Government is working again
The American System of government works. The Tea Party advanced the issues, Republican leadership negotiated a good deal for them and the rest of us, and the President came out ahead with a statement on priorities. Let’s keep it moving.
“House approves budget deal that averted shutdown
By Paul Kane, Philip Rucker and William Branigin, Thursday, April 14, 4:04 PM
Eliminating any threat of a government shutdown until the fall, the House on Thursday approved a funding plan that reduces federal agency budgets by more than $38 billion for the second half of the year.
Which cuts, if any, go too far?
On a 260-167 vote, a bipartisan coalition supported the plan, as conservatives revolted over what they considered budgeting gimmicks and liberals opposed the plan as too draconian in its impact on programs that benefit lower-income individuals. Voting for the plan were 179 Republicans and 81 Democrats. Fifty-nine Republicans and 108 Democrats voted against it.
The Senate will take up the measure Thursday evening and is expected to pass it on a large bipartisan vote, sending it to the White House for President Obama’s signature before a deadline of midnight Friday when the current funding resolution expires.
The votes will end the fiscal year 2011 budget process, which was supposed to be wrapped up by last Sept. 30 but instead limped along through a series of seven short-term measures keeping the government open. The last six weeks witnessed an increasingly tense negotiation among Obama, House Speaker John A. Boehner (R-Ohio) and Senate Majority Leader Harry M. Reid (D-Nev.), leading to an 11th hour compromise last Friday with barely an hour to spare before a government shutdown.
The vote on the 2011 budget came after a newCongressional Budget Office analysis circulated on Capitol Hill, stirring conservative anger. The CBO said the compromise, touted as cutting $38.5 billion from this year’s federal budget, would actually trim $352 million in expected spending, with the rest of the cuts coming in “budget authority.”
At the White House, meanwhile, President Obama met Thursday morning with the chairmen of a presidential deficit reduction commission and renewed his call to “put everything on the table” in efforts to get the nation’s fiscal house in order. He said this should include reining in security spending, overhauling the tax code and allowing the Bush administration’s tax cuts for the wealthiest Americans to expire.
“We can’t exempt anybody from these efforts,” Obama said as he touted a plan he unveiled Wednesday to cut $4 trillion from the federal deficit over the next 12 years. He said he called the meeting with former Clinton White House chief of staff Erskine Bowles and former senator Alan K. Simpson (R-Wyo.) to “solicit their ideas in terms of how we move forward.”
Thursday’s House action was considered a warmup for a series of much larger issues coming down the road that will involve far greater sums of money. The most significant of those battles will be competing budget blueprints for 2012 and beyond. In contrast to Obama’s plan, House Republicans would slash $4.4 trillion in 10 years.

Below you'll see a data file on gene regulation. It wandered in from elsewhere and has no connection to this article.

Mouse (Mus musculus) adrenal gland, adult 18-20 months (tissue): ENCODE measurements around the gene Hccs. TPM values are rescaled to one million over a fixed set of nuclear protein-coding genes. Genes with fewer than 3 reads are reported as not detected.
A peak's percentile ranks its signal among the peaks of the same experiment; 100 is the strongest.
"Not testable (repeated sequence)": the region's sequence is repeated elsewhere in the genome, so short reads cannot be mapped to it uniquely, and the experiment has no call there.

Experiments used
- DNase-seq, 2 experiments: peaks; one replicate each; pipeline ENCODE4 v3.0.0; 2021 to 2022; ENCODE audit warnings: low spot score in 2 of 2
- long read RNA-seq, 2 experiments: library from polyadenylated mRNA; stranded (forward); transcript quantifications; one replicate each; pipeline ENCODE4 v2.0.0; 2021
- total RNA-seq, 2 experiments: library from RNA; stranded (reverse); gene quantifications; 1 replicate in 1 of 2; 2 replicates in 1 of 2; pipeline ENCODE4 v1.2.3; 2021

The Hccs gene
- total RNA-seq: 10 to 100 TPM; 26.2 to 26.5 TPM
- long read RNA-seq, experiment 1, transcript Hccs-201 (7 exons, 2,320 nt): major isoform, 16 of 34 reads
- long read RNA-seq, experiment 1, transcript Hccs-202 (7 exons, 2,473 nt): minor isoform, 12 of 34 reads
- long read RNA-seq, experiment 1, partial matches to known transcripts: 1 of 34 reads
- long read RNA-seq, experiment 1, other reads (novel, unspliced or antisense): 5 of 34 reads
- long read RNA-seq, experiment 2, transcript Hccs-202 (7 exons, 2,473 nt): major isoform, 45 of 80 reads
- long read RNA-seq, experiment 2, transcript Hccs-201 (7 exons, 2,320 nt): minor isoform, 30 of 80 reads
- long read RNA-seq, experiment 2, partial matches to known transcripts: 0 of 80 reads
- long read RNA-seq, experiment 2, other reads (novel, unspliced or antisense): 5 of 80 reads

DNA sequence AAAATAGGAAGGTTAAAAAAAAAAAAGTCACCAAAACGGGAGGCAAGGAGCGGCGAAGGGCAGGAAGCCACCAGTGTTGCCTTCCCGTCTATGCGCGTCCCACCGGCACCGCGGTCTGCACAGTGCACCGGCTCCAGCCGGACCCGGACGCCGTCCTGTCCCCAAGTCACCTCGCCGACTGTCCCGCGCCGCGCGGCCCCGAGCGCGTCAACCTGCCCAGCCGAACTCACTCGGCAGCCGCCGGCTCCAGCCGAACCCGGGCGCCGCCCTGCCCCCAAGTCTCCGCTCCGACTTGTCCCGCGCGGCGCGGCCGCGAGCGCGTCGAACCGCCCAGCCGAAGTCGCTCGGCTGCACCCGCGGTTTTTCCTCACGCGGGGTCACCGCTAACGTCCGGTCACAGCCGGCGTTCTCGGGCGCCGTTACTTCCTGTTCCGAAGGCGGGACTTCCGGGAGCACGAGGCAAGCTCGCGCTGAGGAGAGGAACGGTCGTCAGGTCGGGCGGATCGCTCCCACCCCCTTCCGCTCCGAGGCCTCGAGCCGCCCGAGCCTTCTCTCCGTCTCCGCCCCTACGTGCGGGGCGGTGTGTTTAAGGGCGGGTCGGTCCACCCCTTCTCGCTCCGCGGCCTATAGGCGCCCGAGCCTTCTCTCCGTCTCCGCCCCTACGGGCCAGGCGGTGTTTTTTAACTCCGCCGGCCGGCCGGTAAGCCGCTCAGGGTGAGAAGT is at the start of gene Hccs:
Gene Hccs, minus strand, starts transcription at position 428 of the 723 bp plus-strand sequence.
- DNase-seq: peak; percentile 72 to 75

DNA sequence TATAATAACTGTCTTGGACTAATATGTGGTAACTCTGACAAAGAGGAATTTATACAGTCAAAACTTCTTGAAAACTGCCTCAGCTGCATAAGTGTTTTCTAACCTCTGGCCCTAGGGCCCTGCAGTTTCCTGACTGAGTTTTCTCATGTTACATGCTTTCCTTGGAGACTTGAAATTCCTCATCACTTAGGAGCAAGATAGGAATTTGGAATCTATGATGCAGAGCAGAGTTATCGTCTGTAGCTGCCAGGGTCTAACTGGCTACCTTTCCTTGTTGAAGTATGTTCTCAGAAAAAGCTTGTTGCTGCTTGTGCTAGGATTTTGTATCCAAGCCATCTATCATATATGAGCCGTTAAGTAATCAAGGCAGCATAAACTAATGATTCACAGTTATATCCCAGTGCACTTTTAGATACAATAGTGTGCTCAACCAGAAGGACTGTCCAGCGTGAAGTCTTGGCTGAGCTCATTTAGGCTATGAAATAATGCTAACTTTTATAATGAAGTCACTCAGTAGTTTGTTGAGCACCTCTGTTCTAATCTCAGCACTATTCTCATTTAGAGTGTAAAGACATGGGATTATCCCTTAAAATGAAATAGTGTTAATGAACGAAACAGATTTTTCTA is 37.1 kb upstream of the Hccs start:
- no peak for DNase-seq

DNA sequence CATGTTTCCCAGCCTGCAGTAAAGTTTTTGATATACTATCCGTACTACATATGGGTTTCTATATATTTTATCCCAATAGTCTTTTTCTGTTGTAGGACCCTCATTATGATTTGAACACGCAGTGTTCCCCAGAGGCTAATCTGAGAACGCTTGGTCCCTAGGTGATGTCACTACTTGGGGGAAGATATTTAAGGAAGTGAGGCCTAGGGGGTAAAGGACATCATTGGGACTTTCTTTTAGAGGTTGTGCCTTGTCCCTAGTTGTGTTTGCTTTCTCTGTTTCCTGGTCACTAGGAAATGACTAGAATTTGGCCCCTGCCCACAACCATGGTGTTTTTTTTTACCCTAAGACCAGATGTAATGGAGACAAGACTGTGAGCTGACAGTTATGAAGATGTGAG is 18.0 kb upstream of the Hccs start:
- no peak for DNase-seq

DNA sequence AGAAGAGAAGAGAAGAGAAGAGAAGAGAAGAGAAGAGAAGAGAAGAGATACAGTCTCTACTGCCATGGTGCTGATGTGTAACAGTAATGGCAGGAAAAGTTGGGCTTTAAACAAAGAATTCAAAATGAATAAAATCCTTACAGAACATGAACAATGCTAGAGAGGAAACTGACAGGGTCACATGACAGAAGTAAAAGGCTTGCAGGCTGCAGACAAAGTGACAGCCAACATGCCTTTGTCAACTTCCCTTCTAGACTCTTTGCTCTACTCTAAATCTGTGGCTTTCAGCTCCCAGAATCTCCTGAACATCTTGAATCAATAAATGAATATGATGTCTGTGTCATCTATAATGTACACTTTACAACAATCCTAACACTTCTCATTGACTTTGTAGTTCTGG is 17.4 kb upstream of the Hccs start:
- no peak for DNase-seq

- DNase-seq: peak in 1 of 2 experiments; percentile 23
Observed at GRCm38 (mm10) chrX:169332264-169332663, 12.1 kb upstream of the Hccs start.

Each side claimed a bit of a victory Thursday, with Boehner taking credit for altering the scope of an issue that Republicans used as a battering ram in their 63-seat pickup in last fall’s midterm elections.
“The spending debate in Washington has turned 180 degrees,” Boehner told reporters. “When we started this year, the president wanted no spending cuts. The president didn’t want a deal, with a long-term fiscal crisis that’s affecting employers in America and those who would create jobs. And look at where the debate is today.”
On Friday, the House will vote on the GOP proposal for the 2012 budget offered by Rep. Paul Ryan (R-Wis.), the Budget Committee chairman.
Democrats who backed the 2011 deal saw it as an agreement that kept spending at reasonable levels but protected some of the most critical programs, while also casting aside most of the policy riders restricting spending on social and environmental issues that Republicans had sought.
“If you cannot compromise, you cannot govern,” House Minority Whip Steny H. Hoyer (D-Md.) said, citing Henry Clay’s 19th century motto, near the close of Thursday’s debate.
Hoyer ended up voting for the deal, while House Minority Leader Nancy Pelosi (D-Calif.) voted against it. Among the Republicans who bucked party leaders and voted no were Rep. Michele Bachmann (Minn.), Rep. Ron Paul (Tex.) and all three of Virginia’s three freshmen lawmakers.
Boehner and his leadership team spent the final 24 hours leading up to the vote in an effort to desperately explain the intricacies of the federal budget process to the 241-member Republican Conference, particularly the 87 freshmen elected last fall. Heading home Friday for a two-week period in their districts, the lawmakers wanted to understand how to explain the level of spending cuts to their constituents.
At issue was the new estimate from the Congressional Budget Office that these latest cuts would reduce actual federal spending only by $352 million — a far cry from the $38 billion in cuts touted by the bill’s supporters. The compromise does cut nearly $38 billion in what’s called “budget authority,” the level of permission to spend federal money, but most of the impact in savings would come years later.
In a floor speech immediately before the vote, Boehner rejected criticism that the reductions in the 2011 bill “are not real cuts.” He called the bill “flawed” but said it was “the best we could get out of a divided government.”
“What this bill does is it stops the bleeding,” he said. “Does it cut enough? No.”
Nevertheless, the difference between Obama’s original 2011 budget plan and the compromise before the House on Thursday “couldn’t be more stark,” Boehner said. “It’s like driving down the highway and throwing your car into reverse.””